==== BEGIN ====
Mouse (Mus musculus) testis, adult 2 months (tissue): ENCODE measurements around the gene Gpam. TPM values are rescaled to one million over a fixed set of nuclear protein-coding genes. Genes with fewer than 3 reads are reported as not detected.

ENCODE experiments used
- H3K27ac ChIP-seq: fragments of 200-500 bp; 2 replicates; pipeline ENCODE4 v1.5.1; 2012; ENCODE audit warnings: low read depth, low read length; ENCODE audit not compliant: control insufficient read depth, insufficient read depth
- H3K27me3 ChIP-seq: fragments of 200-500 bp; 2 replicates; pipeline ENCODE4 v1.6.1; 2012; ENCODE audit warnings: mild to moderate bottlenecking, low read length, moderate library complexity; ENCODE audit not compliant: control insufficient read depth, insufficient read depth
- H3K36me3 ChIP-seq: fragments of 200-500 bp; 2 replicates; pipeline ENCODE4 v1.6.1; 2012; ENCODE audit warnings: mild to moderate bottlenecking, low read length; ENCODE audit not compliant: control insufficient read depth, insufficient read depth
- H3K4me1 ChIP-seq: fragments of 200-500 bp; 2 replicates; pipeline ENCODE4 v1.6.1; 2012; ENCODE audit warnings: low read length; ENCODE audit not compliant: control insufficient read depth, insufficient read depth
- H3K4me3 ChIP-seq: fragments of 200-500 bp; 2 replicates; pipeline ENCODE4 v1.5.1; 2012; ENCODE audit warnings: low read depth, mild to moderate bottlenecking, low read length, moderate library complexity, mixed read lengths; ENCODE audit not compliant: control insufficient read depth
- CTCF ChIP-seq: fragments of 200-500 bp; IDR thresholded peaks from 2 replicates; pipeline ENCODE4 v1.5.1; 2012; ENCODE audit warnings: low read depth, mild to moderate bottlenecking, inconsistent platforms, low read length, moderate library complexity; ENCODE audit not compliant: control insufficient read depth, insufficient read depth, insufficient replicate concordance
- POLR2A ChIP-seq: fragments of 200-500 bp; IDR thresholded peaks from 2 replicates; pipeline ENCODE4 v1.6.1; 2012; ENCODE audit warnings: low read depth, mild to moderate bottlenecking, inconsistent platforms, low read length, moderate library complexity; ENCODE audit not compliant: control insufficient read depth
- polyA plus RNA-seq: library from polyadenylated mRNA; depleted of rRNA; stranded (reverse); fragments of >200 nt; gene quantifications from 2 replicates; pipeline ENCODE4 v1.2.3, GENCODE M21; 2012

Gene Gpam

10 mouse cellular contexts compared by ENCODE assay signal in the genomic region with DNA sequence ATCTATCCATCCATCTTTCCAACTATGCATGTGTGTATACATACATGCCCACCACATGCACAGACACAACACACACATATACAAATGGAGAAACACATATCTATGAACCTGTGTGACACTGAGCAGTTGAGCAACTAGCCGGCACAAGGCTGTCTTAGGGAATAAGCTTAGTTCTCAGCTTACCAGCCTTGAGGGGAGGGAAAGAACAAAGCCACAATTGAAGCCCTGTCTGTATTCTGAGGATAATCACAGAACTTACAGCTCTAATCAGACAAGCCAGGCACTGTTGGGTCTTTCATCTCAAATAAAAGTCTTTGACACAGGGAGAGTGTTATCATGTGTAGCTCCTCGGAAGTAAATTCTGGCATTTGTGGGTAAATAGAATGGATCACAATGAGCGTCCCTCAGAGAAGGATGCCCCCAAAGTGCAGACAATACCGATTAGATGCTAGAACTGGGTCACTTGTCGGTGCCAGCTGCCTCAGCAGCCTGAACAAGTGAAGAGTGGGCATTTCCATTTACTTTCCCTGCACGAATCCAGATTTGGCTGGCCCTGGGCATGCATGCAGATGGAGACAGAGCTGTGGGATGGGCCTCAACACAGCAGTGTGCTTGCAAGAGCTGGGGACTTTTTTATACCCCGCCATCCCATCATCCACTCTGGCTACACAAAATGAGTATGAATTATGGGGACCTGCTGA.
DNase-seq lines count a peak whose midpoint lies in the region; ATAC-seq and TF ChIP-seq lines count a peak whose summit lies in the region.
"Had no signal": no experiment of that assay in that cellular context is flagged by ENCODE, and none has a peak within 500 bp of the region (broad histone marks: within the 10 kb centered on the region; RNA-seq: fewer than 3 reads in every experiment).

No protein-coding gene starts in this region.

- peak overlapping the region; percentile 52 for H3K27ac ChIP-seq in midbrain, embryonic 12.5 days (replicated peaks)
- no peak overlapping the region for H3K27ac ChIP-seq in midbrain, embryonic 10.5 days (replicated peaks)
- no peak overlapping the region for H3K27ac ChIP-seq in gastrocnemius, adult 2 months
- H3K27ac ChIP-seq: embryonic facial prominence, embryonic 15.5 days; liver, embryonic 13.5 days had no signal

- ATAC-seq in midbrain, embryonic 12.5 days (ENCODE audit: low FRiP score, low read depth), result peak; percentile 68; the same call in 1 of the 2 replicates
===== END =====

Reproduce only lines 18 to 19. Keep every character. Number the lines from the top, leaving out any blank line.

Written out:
- no peak overlapping the region for H3K27ac ChIP-seq in gastrocnemius, adult 2 months
- H3K27ac ChIP-seq: embryonic facial prominence, embryonic 15.5 days; liver, embryonic 13.5 days had no signal